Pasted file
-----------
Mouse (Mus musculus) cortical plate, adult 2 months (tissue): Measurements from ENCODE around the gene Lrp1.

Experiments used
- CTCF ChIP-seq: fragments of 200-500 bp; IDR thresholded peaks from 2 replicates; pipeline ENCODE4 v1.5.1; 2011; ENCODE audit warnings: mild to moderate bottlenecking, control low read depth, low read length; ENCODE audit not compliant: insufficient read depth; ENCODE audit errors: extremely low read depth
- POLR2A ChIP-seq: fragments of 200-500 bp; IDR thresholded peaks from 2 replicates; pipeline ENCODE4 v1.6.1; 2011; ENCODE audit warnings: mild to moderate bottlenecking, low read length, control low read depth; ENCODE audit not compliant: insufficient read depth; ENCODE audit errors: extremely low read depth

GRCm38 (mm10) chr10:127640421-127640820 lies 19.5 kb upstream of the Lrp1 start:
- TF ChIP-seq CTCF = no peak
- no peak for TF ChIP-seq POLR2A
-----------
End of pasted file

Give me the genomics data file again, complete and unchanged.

Mouse (Mus musculus) cortical plate, adult 2 months (tissue): Measurements from ENCODE around the gene Lrp1.

Experiments used
- CTCF ChIP-seq: fragments of 200-500 bp; IDR thresholded peaks from 2 replicates; pipeline ENCODE4 v1.5.1; 2011; ENCODE audit warnings: mild to moderate bottlenecking, control low read depth, low read length; ENCODE audit not compliant: insufficient read depth; ENCODE audit errors: extremely low read depth
- POLR2A ChIP-seq: fragments of 200-500 bp; IDR thresholded peaks from 2 replicates; pipeline ENCODE4 v1.6.1; 2011; ENCODE audit warnings: mild to moderate bottlenecking, low read length, control low read depth; ENCODE audit not compliant: insufficient read depth; ENCODE audit errors: extremely low read depth

GRCm38 (mm10) chr10:127640421-127640820 lies 19.5 kb upstream of the Lrp1 start:
- TF ChIP-seq CTCF = no peak
- no peak for TF ChIP-seq POLR2A